Istanbul museum

Here are five noteworthy artifacts that have garnered significant attention from the main Archeological Museum:

  1. Sarcophagus of Alexander the Great: This sarcophagus, dating back to the 4th century BC, is one of the museum’s most famous pieces. Although it’s not proven to be the final resting place of Alexander the Great, its intricate carvings depict scenes from the life of Alexander and showcase exceptional Hellenistic artistry.

  2. The Alexander Sarcophagus. This sarcophagus, discovered in the Royal Necropolis of Sidon (modern-day Lebanon), is celebrated for its intricate relief sculptures. Depicting scenes from the life of Alexander the Great, it stands as an exceptional example of ancient Greek artistry and storytelling on a monumental scale.

  3. The Tiled Kiosk: The Tiled Kiosk, also known as the “Museum of Islamic Art” within the complex, is a structure with impressive tiled decoration from the 15th century Ottoman period. The exquisite Iznik tiles showcase intricate geometric patterns and floral designs, highlighting the sophistication of Ottoman tilework.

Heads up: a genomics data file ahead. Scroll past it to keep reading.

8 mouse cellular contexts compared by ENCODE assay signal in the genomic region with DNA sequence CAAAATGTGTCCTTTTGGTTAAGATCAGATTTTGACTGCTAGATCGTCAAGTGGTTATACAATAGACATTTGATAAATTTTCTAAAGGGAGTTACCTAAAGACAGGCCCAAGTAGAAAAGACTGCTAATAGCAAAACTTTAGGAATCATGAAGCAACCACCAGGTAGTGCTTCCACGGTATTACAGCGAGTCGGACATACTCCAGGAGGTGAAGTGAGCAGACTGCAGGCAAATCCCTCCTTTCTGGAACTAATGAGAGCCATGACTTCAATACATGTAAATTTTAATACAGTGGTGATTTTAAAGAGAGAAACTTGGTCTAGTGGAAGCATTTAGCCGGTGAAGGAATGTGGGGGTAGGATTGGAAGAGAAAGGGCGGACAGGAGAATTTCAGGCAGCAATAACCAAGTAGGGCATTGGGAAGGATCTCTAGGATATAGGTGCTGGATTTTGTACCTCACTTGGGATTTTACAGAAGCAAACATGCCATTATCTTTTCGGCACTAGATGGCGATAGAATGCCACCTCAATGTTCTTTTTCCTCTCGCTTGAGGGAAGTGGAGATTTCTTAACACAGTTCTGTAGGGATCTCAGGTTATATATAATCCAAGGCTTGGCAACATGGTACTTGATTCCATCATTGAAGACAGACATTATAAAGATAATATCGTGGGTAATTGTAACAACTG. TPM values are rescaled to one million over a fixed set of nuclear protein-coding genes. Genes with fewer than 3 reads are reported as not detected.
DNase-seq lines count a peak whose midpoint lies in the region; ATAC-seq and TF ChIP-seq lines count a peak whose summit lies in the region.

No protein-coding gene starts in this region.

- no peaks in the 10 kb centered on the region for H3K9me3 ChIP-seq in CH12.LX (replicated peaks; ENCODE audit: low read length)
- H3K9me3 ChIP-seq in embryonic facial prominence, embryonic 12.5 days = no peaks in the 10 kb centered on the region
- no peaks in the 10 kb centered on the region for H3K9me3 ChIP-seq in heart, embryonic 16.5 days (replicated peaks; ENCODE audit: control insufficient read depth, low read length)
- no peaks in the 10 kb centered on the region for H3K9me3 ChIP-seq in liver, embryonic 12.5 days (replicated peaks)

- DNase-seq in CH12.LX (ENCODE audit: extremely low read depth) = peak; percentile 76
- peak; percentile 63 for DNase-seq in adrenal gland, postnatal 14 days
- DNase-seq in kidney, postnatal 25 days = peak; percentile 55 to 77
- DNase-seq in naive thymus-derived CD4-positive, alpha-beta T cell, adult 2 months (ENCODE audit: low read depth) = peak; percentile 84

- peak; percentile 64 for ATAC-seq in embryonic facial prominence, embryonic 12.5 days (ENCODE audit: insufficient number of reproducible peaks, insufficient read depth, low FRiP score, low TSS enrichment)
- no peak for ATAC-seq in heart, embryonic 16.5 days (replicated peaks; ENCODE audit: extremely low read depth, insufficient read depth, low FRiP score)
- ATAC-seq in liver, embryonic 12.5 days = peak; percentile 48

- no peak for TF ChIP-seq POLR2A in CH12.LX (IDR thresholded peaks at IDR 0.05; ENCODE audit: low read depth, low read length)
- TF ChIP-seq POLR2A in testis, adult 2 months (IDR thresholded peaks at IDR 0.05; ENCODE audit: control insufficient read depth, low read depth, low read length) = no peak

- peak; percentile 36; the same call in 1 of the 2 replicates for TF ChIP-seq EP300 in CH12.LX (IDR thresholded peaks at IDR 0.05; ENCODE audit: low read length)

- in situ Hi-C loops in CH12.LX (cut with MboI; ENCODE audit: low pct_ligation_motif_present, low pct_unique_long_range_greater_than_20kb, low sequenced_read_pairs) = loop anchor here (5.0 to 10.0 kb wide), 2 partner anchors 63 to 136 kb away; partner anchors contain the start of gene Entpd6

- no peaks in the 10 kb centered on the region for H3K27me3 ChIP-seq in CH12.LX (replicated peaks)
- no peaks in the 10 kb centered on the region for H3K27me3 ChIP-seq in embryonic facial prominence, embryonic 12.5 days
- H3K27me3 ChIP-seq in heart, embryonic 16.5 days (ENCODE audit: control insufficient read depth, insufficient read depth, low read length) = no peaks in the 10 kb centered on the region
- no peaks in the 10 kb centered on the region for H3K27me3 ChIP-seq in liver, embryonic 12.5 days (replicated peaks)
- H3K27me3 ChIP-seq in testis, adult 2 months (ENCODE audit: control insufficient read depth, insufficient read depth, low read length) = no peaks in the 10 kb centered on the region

4. The Istanbul Mummy: Known as one of the museum’s intriguing exhibits, the Istanbul Mummy is the preserved body of a woman from the Roman period. The mummy provides insights into ancient burial practices and offers a tangible connection to the people of the past.

  5. The Siloam Inscription: This ancient Hebrew inscription, dating back to the 8th century BC, was discovered in Jerusalem. The inscription describes the construction of a tunnel to bring water from the Gihon Spring to the Pool of Siloam and is a crucial historical document related to water engineering in ancient times.

Basilica Cistern